Royal Commissions, ensuring independence

Georgia King-Siem

In January 2009, the Attorney-General announced that the Australian Law Reform Commission (ALRC) would review the operation and provisions of the Royal Commissions Act 1902 (Cth). The ambit of the inquiry extends to all federal government ad hoc non-judicial non-executive public inquiries.

In particular, the ALRC is to consider:

  • Whether there should be special provisions and powers for inquiries involving national security;
  • The appropriate balance between powers exercised by inquiries and those subject to those powers;
  • Restrictions on the use and disclosure of information obtained by inquiries;
  • Any other suggested changes to the Act.

The ALRC released its Issues Paper (IP 35) in early April 2009, which detailed the history and powers of Royal Commissions and other ad hoc non-judicial non-executive public inquiries. Liberty noted that independent and transparent (i.e. public) inquiries are critical to good government. Ideally these types of inquiries would all fall under one piece of legislation — in a similar fashion to the Canadian and New Zealand models.

Inquiries may fall into different categories with corresponding powers and protections, although care needs to be taken to ensure inquiries have sufficient powers and protections to achieve their purposes. In light of the powers wielded by inquiries, it is important that the Commissioner(s) heading them be demonstrably independent and appropriately qualified for the task.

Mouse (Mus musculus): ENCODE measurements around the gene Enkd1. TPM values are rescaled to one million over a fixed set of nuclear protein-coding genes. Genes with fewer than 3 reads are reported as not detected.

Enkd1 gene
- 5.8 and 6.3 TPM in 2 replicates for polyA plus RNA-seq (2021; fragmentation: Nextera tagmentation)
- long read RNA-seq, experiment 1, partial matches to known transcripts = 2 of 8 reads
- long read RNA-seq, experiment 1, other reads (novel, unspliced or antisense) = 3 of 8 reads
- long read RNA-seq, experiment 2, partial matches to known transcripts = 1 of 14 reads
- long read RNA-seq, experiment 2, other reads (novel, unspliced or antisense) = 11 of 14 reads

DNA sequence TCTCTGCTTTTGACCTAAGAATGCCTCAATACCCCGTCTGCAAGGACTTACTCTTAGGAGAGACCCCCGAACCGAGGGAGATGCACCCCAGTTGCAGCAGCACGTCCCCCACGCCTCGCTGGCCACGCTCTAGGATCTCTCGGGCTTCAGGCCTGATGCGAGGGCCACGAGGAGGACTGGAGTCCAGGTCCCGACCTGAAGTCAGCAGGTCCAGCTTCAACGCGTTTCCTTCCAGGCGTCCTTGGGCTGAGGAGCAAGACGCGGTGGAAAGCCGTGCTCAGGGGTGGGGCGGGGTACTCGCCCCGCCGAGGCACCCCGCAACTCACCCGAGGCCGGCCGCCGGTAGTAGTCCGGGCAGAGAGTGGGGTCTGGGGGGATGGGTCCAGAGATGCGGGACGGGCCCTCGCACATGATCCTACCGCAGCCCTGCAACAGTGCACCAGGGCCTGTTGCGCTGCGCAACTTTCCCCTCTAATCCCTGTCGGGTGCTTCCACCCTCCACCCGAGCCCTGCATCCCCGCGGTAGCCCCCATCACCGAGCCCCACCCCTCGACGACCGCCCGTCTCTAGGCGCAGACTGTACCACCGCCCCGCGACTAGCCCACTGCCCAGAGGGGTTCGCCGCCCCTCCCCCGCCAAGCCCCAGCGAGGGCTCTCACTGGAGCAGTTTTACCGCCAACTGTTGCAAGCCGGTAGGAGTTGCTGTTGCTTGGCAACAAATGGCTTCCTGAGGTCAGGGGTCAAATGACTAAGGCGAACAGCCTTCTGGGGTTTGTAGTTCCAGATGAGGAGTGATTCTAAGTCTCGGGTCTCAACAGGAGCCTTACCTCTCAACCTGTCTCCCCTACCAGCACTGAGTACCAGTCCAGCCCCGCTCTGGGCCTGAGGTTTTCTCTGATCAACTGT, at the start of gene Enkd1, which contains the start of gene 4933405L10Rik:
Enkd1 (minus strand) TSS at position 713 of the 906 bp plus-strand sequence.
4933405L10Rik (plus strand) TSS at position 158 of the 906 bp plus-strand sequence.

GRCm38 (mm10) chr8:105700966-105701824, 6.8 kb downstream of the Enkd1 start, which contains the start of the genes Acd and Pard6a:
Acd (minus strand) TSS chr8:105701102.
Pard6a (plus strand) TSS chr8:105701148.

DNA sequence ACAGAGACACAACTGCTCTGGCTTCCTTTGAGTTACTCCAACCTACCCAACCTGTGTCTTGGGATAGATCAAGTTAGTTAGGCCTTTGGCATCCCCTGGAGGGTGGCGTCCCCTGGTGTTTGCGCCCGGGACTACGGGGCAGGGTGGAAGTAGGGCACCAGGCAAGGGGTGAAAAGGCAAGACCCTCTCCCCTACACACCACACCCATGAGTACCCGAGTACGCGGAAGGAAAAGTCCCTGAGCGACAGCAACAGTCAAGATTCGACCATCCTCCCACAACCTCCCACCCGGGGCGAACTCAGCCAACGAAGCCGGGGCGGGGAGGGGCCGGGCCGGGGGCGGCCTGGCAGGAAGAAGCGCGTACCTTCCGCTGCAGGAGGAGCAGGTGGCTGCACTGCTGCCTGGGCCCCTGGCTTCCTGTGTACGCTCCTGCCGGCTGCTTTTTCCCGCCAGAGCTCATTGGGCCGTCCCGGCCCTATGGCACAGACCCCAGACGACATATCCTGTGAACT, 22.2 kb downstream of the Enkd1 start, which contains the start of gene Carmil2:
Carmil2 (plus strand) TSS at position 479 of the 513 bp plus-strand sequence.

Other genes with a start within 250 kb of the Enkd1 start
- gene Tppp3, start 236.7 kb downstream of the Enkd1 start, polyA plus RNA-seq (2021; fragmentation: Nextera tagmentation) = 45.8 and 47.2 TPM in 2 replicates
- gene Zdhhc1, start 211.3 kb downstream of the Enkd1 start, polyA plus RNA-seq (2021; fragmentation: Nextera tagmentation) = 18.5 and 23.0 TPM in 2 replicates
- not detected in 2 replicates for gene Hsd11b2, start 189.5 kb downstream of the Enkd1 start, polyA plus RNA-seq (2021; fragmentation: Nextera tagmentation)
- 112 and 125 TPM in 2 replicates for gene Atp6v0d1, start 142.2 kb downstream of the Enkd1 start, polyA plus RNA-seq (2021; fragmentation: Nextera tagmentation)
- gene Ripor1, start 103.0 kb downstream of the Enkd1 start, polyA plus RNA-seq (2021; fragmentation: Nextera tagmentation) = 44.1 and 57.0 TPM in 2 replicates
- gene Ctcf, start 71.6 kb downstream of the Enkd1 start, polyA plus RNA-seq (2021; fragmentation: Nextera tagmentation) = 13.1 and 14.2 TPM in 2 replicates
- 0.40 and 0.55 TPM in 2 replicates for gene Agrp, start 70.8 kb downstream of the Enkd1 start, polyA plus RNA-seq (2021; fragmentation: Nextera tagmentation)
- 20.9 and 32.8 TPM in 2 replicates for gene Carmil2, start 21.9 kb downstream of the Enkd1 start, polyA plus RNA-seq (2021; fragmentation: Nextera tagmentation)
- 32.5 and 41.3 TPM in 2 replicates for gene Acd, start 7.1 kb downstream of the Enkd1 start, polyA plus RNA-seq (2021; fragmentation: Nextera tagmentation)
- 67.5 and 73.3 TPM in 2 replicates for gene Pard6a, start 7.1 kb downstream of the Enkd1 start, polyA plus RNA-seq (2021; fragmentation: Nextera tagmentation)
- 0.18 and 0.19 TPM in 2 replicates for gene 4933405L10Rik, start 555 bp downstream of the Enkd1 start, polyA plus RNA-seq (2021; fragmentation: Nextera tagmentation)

Finally, Liberty believes it is essential that the reports of inquiries be tabled in Parliament to the greatest extent possible. A full copy of Liberty’s submission will be available on the ALRC website in the coming weeks.

In addition to accepting written submissions, the ALRC is also consulting with relevant and interested bodies, such as Liberty Victoria. In fact, even before receiving Liberty’s written submission, the ALRC advised it would be interested in meeting the Liberty to discuss our views on this inquiry.

Accordingly, Liberty provided its written submission the week before its consultation with the ALRC on 11 May. The consultation was used to expand on Liberty’s views and explore practical examples of how reform in this area could be achieved.

Although submissions closed on 19 May, the ALRC will release a Discussion Paper and invite further comment before making its final report to Government in October 2009. I urge anyone interested in this topic to contact Liberty or go to the ALRC website ( to find out more. Liberty would also like to thank one of our volunteers, Rhys Michie, for his assistance.

Georgia King-Siem is a Vice-President of Liberty Victoria.